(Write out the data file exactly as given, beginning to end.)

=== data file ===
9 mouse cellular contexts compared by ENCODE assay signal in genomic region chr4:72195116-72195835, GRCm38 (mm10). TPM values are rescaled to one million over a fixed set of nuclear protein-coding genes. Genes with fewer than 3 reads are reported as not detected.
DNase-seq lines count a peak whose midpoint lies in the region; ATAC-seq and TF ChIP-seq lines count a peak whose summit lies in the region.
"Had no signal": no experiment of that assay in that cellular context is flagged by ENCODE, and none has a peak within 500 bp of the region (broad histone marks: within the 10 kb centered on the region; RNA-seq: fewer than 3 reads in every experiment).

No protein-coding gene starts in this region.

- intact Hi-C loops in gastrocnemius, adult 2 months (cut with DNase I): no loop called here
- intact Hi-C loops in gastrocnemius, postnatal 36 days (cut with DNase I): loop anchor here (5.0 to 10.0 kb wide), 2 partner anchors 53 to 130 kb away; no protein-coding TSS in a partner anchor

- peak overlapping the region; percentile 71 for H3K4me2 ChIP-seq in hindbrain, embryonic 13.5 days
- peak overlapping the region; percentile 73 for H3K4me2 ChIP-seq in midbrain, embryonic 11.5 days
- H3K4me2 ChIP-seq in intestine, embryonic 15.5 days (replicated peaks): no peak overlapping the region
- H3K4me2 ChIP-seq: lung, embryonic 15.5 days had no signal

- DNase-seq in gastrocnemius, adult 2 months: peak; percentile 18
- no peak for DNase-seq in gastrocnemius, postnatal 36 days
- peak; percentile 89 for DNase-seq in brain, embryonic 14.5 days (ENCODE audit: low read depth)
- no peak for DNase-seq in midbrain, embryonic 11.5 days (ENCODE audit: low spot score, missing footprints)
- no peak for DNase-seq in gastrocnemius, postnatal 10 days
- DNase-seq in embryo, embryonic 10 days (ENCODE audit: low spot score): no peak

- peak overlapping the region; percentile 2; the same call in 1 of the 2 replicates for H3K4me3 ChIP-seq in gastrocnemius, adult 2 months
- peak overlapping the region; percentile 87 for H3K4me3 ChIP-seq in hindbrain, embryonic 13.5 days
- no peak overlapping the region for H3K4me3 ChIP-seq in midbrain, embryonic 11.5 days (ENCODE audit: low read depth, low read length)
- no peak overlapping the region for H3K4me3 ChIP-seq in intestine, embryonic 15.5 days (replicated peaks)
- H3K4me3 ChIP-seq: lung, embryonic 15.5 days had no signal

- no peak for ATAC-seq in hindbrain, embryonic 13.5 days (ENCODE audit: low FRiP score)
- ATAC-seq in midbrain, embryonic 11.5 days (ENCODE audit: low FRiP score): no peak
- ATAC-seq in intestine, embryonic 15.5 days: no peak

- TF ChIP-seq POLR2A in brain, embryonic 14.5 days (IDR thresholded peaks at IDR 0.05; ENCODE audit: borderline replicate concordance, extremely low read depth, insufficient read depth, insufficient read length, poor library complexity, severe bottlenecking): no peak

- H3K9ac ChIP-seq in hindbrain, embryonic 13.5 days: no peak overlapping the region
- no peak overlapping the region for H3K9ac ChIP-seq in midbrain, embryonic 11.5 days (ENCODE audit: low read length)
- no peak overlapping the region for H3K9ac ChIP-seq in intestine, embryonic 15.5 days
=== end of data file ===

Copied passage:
9 mouse cellular contexts compared by ENCODE assay signal in genomic region chr4:72195116-72195835, GRCm38 (mm10). TPM values are rescaled to one million over a fixed set of nuclear protein-coding genes. Genes with fewer than 3 reads are reported as not detected.
DNase-seq lines count a peak whose midpoint lies in the region; ATAC-seq and TF ChIP-seq lines count a peak whose summit lies in the region.
"Had no signal": no experiment of that assay in that cellular context is flagged by ENCODE, and none has a peak within 500 bp of the region (broad histone marks: within the 10 kb centered on the region; RNA-seq: fewer than 3 reads in every experiment).

No protein-coding gene starts in this region.

- intact Hi-C loops in gastrocnemius, adult 2 months (cut with DNase I): no loop called here
- intact Hi-C loops in gastrocnemius, postnatal 36 days (cut with DNase I): loop anchor here (5.0 to 10.0 kb wide), 2 partner anchors 53 to 130 kb away; no protein-coding TSS in a partner anchor

- peak overlapping the region; percentile 71 for H3K4me2 ChIP-seq in hindbrain, embryonic 13.5 days
- peak overlapping the region; percentile 73 for H3K4me2 ChIP-seq in midbrain, embryonic 11.5 days
- H3K4me2 ChIP-seq in intestine, embryonic 15.5 days (replicated peaks): no peak overlapping the region
- H3K4me2 ChIP-seq: lung, embryonic 15.5 days had no signal

- DNase-seq in gastrocnemius, adult 2 months: peak; percentile 18
- no peak for DNase-seq in gastrocnemius, postnatal 36 days
- peak; percentile 89 for DNase-seq in brain, embryonic 14.5 days (ENCODE audit: low read depth)
- no peak for DNase-seq in midbrain, embryonic 11.5 days (ENCODE audit: low spot score, missing footprints)
- no peak for DNase-seq in gastrocnemius, postnatal 10 days
- DNase-seq in embryo, embryonic 10 days (ENCODE audit: low spot score): no peak

- peak overlapping the region; percentile 2; the same call in 1 of the 2 replicates for H3K4me3 ChIP-seq in gastrocnemius, adult 2 months
- peak overlapping the region; percentile 87 for H3K4me3 ChIP-seq in hindbrain, embryonic 13.5 days
- no peak overlapping the region for H3K4me3 ChIP-seq in midbrain, embryonic 11.5 days (ENCODE audit: low read depth, low read length)
- no peak overlapping the region for H3K4me3 ChIP-seq in intestine, embryonic 15.5 days (replicated peaks)
- H3K4me3 ChIP-seq: lung, embryonic 15.5 days had no signal

- no peak for ATAC-seq in hindbrain, embryonic 13.5 days (ENCODE audit: low FRiP score)
- ATAC-seq in midbrain, embryonic 11.5 days (ENCODE audit: low FRiP score): no peak
- ATAC-seq in intestine, embryonic 15.5 days: no peak

- TF ChIP-seq POLR2A in brain, embryonic 14.5 days (IDR thresholded peaks at IDR 0.05; ENCODE audit: borderline replicate concordance, extremely low read depth, insufficient read depth, insufficient read length, poor library complexity, severe bottlenecking): no peak

- H3K9ac ChIP-seq in hindbrain, embryonic 13.5 days: no peak overlapping the region
- no peak overlapping the region for H3K9ac ChIP-seq in midbrain, embryonic 11.5 days (ENCODE audit: low read length)
- no peak overlapping the region for H3K9ac ChIP-seq in intestine, embryonic 15.5 days